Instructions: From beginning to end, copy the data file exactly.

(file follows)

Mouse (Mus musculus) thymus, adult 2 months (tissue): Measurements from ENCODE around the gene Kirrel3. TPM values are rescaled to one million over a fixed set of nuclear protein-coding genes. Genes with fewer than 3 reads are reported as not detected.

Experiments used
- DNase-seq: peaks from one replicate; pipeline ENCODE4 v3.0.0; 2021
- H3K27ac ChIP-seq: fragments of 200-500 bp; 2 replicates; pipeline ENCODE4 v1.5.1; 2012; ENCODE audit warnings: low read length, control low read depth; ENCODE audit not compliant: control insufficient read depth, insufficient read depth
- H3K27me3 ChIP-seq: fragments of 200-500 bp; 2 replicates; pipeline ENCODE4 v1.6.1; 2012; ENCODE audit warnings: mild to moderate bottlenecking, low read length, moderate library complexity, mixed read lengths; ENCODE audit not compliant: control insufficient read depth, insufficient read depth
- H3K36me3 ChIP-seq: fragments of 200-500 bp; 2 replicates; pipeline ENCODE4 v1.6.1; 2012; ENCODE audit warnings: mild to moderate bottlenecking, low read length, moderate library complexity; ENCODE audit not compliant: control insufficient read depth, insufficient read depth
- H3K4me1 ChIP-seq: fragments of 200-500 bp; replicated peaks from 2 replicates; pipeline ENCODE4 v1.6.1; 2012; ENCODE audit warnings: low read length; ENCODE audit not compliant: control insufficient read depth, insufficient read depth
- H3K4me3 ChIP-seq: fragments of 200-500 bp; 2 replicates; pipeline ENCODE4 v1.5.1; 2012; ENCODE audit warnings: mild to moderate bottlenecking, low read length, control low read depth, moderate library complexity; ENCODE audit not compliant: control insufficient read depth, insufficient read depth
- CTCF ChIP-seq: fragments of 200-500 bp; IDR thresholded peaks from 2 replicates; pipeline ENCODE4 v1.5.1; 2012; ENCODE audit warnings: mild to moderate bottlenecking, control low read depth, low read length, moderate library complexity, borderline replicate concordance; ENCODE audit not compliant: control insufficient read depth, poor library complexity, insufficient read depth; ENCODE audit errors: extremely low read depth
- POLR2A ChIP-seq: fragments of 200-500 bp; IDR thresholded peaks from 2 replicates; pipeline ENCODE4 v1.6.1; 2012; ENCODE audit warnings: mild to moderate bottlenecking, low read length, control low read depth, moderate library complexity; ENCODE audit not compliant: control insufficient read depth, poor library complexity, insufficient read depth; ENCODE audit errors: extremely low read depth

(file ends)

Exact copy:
Mouse (Mus musculus) thymus, adult 2 months (tissue): Measurements from ENCODE around the gene Kirrel3. TPM values are rescaled to one million over a fixed set of nuclear protein-coding genes. Genes with fewer than 3 reads are reported as not detected.

Experiments used
- DNase-seq: peaks from one replicate; pipeline ENCODE4 v3.0.0; 2021
- H3K27ac ChIP-seq: fragments of 200-500 bp; 2 replicates; pipeline ENCODE4 v1.5.1; 2012; ENCODE audit warnings: low read length, control low read depth; ENCODE audit not compliant: control insufficient read depth, insufficient read depth
- H3K27me3 ChIP-seq: fragments of 200-500 bp; 2 replicates; pipeline ENCODE4 v1.6.1; 2012; ENCODE audit warnings: mild to moderate bottlenecking, low read length, moderate library complexity, mixed read lengths; ENCODE audit not compliant: control insufficient read depth, insufficient read depth
- H3K36me3 ChIP-seq: fragments of 200-500 bp; 2 replicates; pipeline ENCODE4 v1.6.1; 2012; ENCODE audit warnings: mild to moderate bottlenecking, low read length, moderate library complexity; ENCODE audit not compliant: control insufficient read depth, insufficient read depth
- H3K4me1 ChIP-seq: fragments of 200-500 bp; replicated peaks from 2 replicates; pipeline ENCODE4 v1.6.1; 2012; ENCODE audit warnings: low read length; ENCODE audit not compliant: control insufficient read depth, insufficient read depth
- H3K4me3 ChIP-seq: fragments of 200-500 bp; 2 replicates; pipeline ENCODE4 v1.5.1; 2012; ENCODE audit warnings: mild to moderate bottlenecking, low read length, control low read depth, moderate library complexity; ENCODE audit not compliant: control insufficient read depth, insufficient read depth
- CTCF ChIP-seq: fragments of 200-500 bp; IDR thresholded peaks from 2 replicates; pipeline ENCODE4 v1.5.1; 2012; ENCODE audit warnings: mild to moderate bottlenecking, control low read depth, low read length, moderate library complexity, borderline replicate concordance; ENCODE audit not compliant: control insufficient read depth, poor library complexity, insufficient read depth; ENCODE audit errors: extremely low read depth
- POLR2A ChIP-seq: fragments of 200-500 bp; IDR thresholded peaks from 2 replicates; pipeline ENCODE4 v1.6.1; 2012; ENCODE audit warnings: mild to moderate bottlenecking, low read length, control low read depth, moderate library complexity; ENCODE audit not compliant: control insufficient read depth, poor library complexity, insufficient read depth; ENCODE audit errors: extremely low read depth